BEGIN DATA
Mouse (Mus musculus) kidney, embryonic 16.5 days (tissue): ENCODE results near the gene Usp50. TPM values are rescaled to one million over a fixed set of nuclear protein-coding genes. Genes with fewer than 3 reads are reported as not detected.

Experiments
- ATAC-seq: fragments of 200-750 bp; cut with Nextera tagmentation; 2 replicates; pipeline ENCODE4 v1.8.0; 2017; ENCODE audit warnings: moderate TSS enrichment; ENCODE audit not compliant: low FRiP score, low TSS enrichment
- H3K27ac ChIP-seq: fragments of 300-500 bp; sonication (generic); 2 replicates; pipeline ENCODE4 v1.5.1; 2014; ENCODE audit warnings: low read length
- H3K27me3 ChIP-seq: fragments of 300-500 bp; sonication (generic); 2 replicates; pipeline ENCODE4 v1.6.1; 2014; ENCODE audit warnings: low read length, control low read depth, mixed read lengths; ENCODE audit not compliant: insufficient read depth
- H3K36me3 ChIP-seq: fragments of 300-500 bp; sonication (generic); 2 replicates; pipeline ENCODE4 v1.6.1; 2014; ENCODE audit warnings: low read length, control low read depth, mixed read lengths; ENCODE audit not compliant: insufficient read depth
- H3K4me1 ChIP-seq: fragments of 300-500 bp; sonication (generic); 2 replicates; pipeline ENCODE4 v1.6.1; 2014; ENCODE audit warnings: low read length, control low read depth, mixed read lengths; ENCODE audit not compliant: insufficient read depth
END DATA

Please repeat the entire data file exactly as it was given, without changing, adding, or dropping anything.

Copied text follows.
Mouse (Mus musculus) kidney, embryonic 16.5 days (tissue): ENCODE results near the gene Usp50. TPM values are rescaled to one million over a fixed set of nuclear protein-coding genes. Genes with fewer than 3 reads are reported as not detected.

Experiments
- ATAC-seq: fragments of 200-750 bp; cut with Nextera tagmentation; 2 replicates; pipeline ENCODE4 v1.8.0; 2017; ENCODE audit warnings: moderate TSS enrichment; ENCODE audit not compliant: low FRiP score, low TSS enrichment
- H3K27ac ChIP-seq: fragments of 300-500 bp; sonication (generic); 2 replicates; pipeline ENCODE4 v1.5.1; 2014; ENCODE audit warnings: low read length
- H3K27me3 ChIP-seq: fragments of 300-500 bp; sonication (generic); 2 replicates; pipeline ENCODE4 v1.6.1; 2014; ENCODE audit warnings: low read length, control low read depth, mixed read lengths; ENCODE audit not compliant: insufficient read depth
- H3K36me3 ChIP-seq: fragments of 300-500 bp; sonication (generic); 2 replicates; pipeline ENCODE4 v1.6.1; 2014; ENCODE audit warnings: low read length, control low read depth, mixed read lengths; ENCODE audit not compliant: insufficient read depth
- H3K4me1 ChIP-seq: fragments of 300-500 bp; sonication (generic); 2 replicates; pipeline ENCODE4 v1.6.1; 2014; ENCODE audit warnings: low read length, control low read depth, mixed read lengths; ENCODE audit not compliant: insufficient read depth